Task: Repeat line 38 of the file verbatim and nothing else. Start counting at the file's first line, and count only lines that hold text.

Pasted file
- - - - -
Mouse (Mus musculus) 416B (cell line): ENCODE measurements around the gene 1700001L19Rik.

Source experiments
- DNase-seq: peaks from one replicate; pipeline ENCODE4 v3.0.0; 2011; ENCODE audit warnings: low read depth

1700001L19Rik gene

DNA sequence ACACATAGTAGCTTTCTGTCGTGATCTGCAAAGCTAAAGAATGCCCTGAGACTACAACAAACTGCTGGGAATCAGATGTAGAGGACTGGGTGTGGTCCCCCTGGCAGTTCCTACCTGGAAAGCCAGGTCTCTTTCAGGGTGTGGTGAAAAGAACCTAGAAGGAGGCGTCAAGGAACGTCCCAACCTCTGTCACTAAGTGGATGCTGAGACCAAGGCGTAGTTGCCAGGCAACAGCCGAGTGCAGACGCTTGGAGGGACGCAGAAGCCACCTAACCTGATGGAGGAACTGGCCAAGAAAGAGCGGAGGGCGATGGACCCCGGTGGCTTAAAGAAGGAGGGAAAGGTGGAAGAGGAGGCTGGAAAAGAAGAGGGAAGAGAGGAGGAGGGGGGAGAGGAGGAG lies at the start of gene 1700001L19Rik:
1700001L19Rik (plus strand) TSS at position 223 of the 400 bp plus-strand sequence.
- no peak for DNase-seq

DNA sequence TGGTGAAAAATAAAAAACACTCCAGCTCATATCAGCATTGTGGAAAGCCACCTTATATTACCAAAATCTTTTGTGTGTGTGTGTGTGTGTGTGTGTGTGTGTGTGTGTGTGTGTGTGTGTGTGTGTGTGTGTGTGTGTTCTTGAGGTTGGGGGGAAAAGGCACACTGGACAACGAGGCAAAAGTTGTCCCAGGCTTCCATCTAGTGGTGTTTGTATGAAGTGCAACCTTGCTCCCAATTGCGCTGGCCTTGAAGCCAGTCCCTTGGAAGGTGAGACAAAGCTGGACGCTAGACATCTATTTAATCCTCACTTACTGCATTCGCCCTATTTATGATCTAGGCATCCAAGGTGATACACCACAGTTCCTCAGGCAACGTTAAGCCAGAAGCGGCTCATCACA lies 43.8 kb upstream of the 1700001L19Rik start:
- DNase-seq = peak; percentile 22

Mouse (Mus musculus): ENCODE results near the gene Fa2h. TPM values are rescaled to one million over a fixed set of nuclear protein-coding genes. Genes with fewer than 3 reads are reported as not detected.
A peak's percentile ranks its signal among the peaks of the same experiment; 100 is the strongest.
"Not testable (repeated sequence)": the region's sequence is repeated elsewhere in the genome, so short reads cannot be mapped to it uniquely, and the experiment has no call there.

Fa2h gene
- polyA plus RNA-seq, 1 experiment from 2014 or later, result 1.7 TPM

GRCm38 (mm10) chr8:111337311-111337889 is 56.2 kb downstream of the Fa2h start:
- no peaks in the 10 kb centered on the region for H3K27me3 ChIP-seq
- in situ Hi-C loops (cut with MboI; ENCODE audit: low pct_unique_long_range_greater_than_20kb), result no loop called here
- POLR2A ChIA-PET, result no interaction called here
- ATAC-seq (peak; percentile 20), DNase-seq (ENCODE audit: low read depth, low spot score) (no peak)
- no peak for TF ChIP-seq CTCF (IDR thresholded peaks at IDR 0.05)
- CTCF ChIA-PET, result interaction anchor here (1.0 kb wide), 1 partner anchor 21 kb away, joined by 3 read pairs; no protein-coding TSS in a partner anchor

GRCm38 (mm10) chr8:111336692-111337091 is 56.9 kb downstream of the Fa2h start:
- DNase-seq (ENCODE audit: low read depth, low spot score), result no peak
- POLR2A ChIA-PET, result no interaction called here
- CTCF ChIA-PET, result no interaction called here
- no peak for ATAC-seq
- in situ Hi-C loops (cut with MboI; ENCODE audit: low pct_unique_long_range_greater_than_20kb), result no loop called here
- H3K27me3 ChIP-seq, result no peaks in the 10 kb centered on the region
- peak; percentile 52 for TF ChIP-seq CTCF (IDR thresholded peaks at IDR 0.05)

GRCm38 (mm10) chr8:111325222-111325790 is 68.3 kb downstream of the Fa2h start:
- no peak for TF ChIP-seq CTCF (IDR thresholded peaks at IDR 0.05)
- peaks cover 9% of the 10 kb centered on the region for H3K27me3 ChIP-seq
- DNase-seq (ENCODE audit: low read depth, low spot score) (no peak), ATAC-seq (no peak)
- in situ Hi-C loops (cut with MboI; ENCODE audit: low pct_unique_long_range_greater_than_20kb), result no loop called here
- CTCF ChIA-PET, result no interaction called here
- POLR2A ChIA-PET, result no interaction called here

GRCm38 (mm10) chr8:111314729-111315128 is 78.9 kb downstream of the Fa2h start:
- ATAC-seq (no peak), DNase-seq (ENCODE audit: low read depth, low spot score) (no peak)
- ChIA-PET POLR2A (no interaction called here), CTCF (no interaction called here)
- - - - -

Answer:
- ATAC-seq (no peak), DNase-seq (ENCODE audit: low read depth, low spot score) (no peak)